As herein shown, the guide pins 83 and the idler roller 87 are movable horizontally through suitable slots in the plate 5 and through a large rectangular slot 121 in the transverse portion of the guide wall midway between the lever slots 54 and the ejector rods 63. The slot 121 has a height above the surface 6 greater than that of the guide pins or the idler roller as best shown in Fig. 8 which height is substantially the same as that of the bottom of the straight portion 40 of the magazine. Such a construction permits movement of the guide pins and the idler into the recess 38 of the magazine without striking the magazine.
The guide pins 83 are rigidly connected to the rear end of a bifurcated flat plate or carriage 88 which is mounted below the plate 5 for longitudinal horizontal reciprocation parallel to the magazine engaging portions of the guide 10. A longitudinally elongated slot 89 is provided in the plate 88 which receives a guide pin or bolt 90 that is rigidly connected to the top plate 5. The slot has parallel sides which slidably engage the bolt to I assist the slots 85 in guiding the plate 88 longitudinally.
Washers or other suitable means may be carried by the bolt 90 to prevent movement of the forward end of the plate 88 vertically toward or away from the top plate 5. Likewise, the tape guiding pins 83 have radially enlarged portions or the'like of greater diameter than the width of the slots 85 which slidably engage the top and bottom of the plate 5 along the margins of said slots to prevent movement of the rear end of the carriage 88 and the k 16 guide pins 83 carried thereby vertically toward or awth/ from the plate 5. Movement of the carriage is therefore limited to sliding in a horizontal plane.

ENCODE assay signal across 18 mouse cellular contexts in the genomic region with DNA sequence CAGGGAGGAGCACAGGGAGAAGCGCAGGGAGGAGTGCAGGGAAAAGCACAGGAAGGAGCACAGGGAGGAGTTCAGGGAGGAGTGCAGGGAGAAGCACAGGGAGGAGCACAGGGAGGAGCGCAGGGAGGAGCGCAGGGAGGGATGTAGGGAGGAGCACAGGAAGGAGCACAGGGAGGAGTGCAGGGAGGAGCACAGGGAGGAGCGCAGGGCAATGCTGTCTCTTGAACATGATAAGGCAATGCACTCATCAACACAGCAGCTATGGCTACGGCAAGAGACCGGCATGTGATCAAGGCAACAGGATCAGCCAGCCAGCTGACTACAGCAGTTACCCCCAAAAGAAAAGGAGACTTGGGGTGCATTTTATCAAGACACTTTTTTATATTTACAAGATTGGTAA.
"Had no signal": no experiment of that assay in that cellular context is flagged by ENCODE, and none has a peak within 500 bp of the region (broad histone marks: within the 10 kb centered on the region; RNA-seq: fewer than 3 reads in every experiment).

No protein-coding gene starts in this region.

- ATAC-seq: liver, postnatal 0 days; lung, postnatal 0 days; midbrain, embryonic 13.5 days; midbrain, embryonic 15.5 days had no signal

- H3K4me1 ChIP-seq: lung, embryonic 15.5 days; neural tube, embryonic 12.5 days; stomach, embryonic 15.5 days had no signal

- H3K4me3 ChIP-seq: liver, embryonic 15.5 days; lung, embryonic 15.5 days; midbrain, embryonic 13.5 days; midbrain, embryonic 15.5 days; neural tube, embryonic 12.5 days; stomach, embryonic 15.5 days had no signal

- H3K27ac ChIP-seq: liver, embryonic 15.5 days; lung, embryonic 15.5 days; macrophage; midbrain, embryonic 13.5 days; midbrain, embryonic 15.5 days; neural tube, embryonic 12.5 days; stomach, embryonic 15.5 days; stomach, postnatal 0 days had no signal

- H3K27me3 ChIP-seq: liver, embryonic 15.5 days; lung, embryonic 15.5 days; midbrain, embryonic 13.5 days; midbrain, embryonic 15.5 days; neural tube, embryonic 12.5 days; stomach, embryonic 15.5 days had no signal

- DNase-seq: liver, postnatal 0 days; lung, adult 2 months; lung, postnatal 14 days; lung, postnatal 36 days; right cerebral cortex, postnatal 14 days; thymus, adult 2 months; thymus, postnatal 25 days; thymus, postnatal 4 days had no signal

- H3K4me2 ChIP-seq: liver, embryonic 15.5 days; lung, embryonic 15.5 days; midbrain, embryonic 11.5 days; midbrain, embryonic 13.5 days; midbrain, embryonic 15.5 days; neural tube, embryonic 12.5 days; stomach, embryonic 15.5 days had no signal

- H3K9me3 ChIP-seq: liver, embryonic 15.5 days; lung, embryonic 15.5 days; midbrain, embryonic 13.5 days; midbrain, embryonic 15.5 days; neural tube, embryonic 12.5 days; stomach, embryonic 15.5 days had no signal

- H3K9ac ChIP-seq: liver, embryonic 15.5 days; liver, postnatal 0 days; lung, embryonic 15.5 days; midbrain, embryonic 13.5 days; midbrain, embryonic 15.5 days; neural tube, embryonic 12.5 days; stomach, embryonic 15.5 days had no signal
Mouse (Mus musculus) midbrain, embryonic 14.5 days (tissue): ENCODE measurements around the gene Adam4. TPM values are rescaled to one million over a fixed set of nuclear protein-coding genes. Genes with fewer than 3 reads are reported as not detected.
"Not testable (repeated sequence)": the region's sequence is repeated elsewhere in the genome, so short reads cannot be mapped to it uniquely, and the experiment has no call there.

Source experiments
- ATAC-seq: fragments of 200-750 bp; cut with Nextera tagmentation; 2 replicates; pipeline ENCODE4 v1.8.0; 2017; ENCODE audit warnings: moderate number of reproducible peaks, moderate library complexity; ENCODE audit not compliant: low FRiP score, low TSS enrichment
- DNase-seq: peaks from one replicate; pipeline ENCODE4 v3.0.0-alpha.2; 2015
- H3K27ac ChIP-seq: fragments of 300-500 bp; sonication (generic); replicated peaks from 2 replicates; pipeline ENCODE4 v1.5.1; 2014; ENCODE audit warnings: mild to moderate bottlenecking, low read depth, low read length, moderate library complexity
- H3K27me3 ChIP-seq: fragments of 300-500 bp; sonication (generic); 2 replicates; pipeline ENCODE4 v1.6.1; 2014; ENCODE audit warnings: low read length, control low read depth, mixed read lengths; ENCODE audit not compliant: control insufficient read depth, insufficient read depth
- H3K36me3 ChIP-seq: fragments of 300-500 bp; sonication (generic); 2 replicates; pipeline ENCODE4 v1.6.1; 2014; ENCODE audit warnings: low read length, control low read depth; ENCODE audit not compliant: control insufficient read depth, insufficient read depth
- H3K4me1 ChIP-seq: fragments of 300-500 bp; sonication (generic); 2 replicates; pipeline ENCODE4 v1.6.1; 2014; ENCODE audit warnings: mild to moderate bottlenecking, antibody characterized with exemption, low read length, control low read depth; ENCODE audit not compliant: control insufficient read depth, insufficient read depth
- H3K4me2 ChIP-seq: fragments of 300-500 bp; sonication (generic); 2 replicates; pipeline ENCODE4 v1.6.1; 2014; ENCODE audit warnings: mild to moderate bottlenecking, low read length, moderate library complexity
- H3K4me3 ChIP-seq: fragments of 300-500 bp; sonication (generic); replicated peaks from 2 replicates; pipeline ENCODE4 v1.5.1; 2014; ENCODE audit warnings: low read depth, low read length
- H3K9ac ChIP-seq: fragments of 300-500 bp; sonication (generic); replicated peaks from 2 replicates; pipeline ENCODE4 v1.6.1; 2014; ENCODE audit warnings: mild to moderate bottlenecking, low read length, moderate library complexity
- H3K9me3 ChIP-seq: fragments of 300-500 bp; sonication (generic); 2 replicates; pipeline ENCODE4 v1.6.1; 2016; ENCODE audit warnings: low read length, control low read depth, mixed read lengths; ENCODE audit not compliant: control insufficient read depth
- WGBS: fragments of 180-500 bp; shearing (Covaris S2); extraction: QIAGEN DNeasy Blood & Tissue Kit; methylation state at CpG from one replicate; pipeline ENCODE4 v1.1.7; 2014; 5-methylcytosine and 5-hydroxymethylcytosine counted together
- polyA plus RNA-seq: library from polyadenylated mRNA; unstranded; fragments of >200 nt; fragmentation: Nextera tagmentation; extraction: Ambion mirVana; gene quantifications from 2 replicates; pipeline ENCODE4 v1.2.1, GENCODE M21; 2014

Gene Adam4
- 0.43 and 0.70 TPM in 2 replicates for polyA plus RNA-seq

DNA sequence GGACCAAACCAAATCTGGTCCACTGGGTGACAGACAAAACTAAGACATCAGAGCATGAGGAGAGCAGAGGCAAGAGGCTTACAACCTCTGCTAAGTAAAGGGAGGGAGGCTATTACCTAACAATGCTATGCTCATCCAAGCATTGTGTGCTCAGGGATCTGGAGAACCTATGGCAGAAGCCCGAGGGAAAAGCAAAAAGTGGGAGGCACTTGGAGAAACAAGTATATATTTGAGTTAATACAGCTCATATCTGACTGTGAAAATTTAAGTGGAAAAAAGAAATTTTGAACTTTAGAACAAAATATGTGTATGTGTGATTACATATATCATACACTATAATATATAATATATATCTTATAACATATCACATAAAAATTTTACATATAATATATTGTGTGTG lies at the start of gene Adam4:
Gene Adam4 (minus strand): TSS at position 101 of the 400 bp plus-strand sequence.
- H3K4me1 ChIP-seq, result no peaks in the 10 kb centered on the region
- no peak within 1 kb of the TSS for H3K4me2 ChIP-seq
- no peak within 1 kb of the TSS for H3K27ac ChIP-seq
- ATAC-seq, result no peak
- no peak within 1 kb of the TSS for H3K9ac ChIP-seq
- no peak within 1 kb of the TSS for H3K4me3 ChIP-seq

Any suitable means may be provided for moving the carriage 88 longitudinally to cause positioning of the tape against the magnetic head 7 while the tape is advanced by the feed rollers 86 and 87. Such means preferably moves the plate forwardly in response to rotation of the control shaft 14 counterclockwise towards the play position. As herein shown, the front end of the plate 88 is provided with a cam surface 91 which cooperates with a cam lug 92 carried by the shaft 14 to move the plate longitudinally toward and away from the magnetic head, the parallel slots and 89 having a sufiicient length to permit such movement. The lug 92 has a boss or hub 192 at one end thereof that is rigidly connected to the shaft 14 just above the hub 162 and has a cylindrical cam roller 93 supported at its opposite end for rotation about a vertical axis and engageable with the vertical surface 91. A tension spring 94 or other suitable means may be provided for biasing the carriage 88 forwardly and for yieldably resisting rearward movement of the carriage by the roller 93. As herein shown, the carriage is provided with a downwardly extending pin 95 and the plate 5 is provided with a downwardly extending pin 96 for connection to the spring 94. The pins are rigidly connected to the plates and the spring extends between the pins to yieldably resist separating movement thereof due to rearward movement of the carriage.
The idler roller 87 may be mounted for movement with the carriage and is preferably biased towards the main feed roller 86 by a spring or other suitable resilient means. As herein shown the shaft of the idler roller 87 is supported in a vertical position on one end of a flat horizontal plate 97 which is mounted below the carriage 88 for horizontal swinging movement on a pivot pin or bolt 98 that is rigidly connected to the carriage. The opposite end of the plate 97 is yieldably connected to the pin 95 at the forward end of the carriage 88 by a tension spring 99 which extends between said pin and a downwardly projecting pin that is carried by the plate 97. Since the pivot pin 98 is located between the pin'1ll0 and the shaft of the rotatable idler roller 87, the plate 97 is biased in a clockwise direction by the spring 99 to press the idler roller rearwardly toward the continuously driven feed roller 86.